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[image, unknown] LETTERS

[image, unknown] BIAS[image, unknown]

Cartoon by R. K. Laxman. A slur on our lads
Will you kindly cease sending me your magazine. The latest edition on ‘Bias’ seems very biased indeed.

Having served in undeveloped countries for many years both as a soldier and in a relief organisation, I believe I know a little about the subjects you have been covering, I think it was the ‘mendacious’ article that irritated me most On page 15 the reference to Argentine troops, with its assumption that all troops become unclean tramps in war is simply untrue; and is a slur on our own lads and those of many other countries who know that the maintenance of cleanly habits is essential in combating those dehumanising factors that are certainly not only present on the battlefield.

On page 24 it is suggested that the use of the word ‘deter’ is mendacious. The sooner we all realise the simple fact that the horror of nuclear weapons has deterred aggression in Europe for longer than ever before, the safer we shall be. The ‘ties of common funk’ may not encourage the pride of the humanists, but in our desire to get rid of these awful and wasteful weapons, we must not forget that it is just those nations who do not possess a nuclear deterrent that have suffered most from war since World War II —Afghanistan, Korea, Vietnam, Iran and Iraq to mention a few.

Major Pott,
Aviemore, Scotland.

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Tax fiddling vs welfare fiddling
Your article on prejudice against the poor (NI 115, September 1982) was interesting, but contained one piece of apparently telling, but in fact misleading, evidence. You mention that Inland Revenue anti-fraud measures cost less than one fifth of the equivalent action against social security fiddlers. Presumably, it is hoped that the reader will infer that this is the result of a massive conspiracy on the part of the ruling classes, aiming to protect their own rackets while grinding the faces of the poor. In fact, the discrepancy in budgets has a less sinister origin; the Inland Revenue relies almost entirely on 'information received' about tax cheating and doesn't need to spy so actively. So its investigations are that much cheaper. Benefit cheats are less vulnerable to informers.

C.B. Eason,
Horndean, Hants, UK.

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In your own leading article (NI 115, September 1982) you state that it is well-known in Fleet Street that the ‘News Chronicle’ closed because it was starved of advertising income, perhaps because of its strong pro-Labour stance’. I doubt the Chronicle was a paper that supported the Liberal Party. Only naivety would believe that hard nosed advertisers would use political stance rather than popular appeal as a criterion for use. In the fifties, any 'popular' below a two million circulation was vulnerable.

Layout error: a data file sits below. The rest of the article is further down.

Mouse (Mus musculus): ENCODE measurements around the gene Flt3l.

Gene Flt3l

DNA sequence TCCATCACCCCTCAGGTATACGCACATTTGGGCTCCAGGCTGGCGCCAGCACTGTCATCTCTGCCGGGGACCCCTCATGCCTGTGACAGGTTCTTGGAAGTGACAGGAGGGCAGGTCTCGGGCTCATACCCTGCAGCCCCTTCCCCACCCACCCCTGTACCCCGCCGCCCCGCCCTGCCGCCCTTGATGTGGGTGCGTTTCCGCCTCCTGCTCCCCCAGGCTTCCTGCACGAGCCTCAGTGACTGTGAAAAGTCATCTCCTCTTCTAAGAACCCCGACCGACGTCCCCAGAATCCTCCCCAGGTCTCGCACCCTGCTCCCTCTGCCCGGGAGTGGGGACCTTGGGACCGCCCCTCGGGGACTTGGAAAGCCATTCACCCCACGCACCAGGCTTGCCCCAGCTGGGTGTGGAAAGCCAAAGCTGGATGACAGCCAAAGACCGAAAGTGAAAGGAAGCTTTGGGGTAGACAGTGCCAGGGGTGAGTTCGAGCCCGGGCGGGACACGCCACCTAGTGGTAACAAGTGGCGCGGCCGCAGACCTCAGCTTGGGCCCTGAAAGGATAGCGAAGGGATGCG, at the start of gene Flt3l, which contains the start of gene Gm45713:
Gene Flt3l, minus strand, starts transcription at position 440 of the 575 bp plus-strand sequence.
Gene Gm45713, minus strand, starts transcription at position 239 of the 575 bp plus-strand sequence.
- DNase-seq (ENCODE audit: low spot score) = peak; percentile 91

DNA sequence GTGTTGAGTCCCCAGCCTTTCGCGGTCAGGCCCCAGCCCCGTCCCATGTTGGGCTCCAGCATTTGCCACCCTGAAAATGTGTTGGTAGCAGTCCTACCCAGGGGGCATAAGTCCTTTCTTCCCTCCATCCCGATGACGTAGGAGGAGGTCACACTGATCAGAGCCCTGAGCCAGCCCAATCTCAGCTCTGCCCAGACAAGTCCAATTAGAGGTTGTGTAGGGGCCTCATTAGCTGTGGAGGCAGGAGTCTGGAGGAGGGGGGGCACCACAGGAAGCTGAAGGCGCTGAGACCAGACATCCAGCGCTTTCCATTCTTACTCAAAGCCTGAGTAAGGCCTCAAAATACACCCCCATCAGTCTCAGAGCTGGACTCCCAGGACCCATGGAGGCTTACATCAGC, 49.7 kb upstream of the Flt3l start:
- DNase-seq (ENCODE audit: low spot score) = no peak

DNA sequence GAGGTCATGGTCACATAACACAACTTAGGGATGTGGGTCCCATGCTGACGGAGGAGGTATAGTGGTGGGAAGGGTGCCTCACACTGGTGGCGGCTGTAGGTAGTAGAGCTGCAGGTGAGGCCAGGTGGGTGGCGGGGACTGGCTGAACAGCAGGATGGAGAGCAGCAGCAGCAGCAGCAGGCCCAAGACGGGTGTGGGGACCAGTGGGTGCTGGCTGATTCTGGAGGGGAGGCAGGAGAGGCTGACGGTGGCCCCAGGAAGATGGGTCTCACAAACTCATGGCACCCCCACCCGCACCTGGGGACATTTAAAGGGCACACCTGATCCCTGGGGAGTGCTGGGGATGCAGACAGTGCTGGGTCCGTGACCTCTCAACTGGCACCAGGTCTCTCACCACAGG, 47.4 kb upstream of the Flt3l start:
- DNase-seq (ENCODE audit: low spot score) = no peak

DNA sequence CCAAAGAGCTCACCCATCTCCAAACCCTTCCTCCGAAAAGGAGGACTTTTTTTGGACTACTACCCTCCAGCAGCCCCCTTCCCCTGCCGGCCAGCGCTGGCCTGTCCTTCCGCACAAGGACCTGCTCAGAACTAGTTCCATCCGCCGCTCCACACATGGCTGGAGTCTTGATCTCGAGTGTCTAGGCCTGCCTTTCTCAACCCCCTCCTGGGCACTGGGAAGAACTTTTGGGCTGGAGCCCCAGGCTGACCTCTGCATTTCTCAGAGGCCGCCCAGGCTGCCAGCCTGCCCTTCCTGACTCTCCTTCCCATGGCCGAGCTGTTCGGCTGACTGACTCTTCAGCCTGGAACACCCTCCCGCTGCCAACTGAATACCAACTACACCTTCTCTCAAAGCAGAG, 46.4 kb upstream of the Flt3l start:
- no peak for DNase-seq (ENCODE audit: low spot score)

Roger Jenking,
Oxford, UK

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[image, unknown] CHANGE[image, unknown]

Love, love, love
The New Internationalist issue on social and personal change portrays a troubled and puzzled world The only ray of light trickles from the Jim Cairns’ interview where he states that economics and politics, to which he had looked as a means of changing the world, ‘were really part of the old distortion’. Beatrix Campbell’s article on women’s liberation is also bound by the distortion. She may have a knowledge of the mechanics of sexual’ relations but she seems blind to the need of the main ingredient which is pure, true, selfless love, not the mockery which this distorted world has produced.

As for the Gay Movement, this portrays the degradation of mankind, for the Bible states that homosexuality is an abomination before God. But then this distorted world has made the Bible an irrelevant backnumber.

Jim Cairns concludes with the admission that he is only at the beginning of the process of personal growth; some people never make a start.

Tom Siddle,
West Yorkshire,

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The sad price of sex
The article ’Wham, bam...’ NI 113, concerning the myth of the vaginal orgasm, raises some significant issues. I have always been skeptical of’ feminist politics’ because it smacks of blatant sexism by virtue of definition. Surely all individuals are much more than the labels ‘male’ and ‘female’. Ultimately it shouldn’t matter what sex we are, for it is a tenuous hormonal distinction which defines whether we impregnate or receive impregnation.